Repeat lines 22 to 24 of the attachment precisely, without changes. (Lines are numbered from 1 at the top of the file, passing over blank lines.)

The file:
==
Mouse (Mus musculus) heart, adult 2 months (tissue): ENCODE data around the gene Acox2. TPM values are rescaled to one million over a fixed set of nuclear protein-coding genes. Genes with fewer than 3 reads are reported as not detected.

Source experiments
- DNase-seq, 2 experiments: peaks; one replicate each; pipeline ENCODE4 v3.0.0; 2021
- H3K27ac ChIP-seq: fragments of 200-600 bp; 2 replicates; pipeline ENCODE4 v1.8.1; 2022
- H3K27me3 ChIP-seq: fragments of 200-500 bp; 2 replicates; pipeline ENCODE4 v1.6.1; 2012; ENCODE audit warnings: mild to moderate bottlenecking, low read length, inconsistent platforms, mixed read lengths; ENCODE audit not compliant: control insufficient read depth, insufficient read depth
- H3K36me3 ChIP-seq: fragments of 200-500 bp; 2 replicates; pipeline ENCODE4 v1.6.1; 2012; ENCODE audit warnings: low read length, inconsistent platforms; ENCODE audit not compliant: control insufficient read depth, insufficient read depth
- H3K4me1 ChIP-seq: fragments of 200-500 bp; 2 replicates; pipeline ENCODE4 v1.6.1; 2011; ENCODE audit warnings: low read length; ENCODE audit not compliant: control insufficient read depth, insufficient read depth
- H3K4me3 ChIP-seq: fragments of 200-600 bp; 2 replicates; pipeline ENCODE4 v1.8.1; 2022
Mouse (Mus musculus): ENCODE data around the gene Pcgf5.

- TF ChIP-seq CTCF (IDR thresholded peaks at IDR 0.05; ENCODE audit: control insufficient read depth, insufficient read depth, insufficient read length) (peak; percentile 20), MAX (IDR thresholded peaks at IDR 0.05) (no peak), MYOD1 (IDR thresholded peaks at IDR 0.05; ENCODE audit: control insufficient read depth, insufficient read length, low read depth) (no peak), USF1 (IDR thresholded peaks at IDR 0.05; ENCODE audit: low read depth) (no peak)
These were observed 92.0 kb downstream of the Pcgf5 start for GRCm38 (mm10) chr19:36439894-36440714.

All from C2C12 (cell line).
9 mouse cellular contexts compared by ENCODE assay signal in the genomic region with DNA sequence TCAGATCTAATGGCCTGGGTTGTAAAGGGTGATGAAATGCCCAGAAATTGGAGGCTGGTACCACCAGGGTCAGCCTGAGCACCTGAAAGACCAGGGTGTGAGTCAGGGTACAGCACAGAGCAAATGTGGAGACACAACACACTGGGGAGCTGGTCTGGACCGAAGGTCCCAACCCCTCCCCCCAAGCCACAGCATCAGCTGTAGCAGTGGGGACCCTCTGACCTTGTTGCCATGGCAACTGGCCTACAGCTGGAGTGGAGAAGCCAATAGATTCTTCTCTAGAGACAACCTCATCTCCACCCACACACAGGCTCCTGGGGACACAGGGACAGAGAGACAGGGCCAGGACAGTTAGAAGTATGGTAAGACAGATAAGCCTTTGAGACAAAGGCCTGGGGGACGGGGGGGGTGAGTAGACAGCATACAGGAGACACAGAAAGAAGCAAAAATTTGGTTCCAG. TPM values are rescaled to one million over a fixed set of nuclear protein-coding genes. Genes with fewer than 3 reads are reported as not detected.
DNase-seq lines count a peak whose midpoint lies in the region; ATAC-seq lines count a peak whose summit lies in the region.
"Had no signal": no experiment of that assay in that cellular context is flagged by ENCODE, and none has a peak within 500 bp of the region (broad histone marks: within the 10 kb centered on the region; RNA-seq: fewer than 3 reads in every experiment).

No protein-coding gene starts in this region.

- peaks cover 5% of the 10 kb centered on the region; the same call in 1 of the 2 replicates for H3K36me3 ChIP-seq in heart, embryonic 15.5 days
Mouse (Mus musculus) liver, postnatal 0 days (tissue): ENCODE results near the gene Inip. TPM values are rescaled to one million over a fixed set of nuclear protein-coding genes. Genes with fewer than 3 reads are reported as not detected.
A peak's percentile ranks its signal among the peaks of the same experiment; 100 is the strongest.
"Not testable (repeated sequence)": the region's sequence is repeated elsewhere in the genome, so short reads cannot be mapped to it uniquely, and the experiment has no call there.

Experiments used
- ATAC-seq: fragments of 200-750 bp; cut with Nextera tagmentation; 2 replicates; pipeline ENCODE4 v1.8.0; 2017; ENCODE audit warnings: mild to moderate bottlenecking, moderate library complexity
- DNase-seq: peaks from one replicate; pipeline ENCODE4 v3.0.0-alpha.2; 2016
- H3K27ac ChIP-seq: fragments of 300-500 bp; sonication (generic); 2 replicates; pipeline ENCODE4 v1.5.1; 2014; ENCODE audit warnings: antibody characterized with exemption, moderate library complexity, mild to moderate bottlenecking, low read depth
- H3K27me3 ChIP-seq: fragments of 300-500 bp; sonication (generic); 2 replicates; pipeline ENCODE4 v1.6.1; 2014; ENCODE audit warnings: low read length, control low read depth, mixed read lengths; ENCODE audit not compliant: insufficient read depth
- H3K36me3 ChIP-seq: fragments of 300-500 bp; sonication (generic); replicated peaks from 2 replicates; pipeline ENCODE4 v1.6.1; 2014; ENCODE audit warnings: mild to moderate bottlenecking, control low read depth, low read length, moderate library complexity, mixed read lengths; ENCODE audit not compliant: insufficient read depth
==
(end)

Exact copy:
- ATAC-seq: fragments of 200-750 bp; cut with Nextera tagmentation; 2 replicates; pipeline ENCODE4 v1.8.0; 2017; ENCODE audit warnings: mild to moderate bottlenecking, moderate library complexity
- DNase-seq: peaks from one replicate; pipeline ENCODE4 v3.0.0-alpha.2; 2016
- H3K27ac ChIP-seq: fragments of 300-500 bp; sonication (generic); 2 replicates; pipeline ENCODE4 v1.5.1; 2014; ENCODE audit warnings: antibody characterized with exemption, moderate library complexity, mild to moderate bottlenecking, low read depth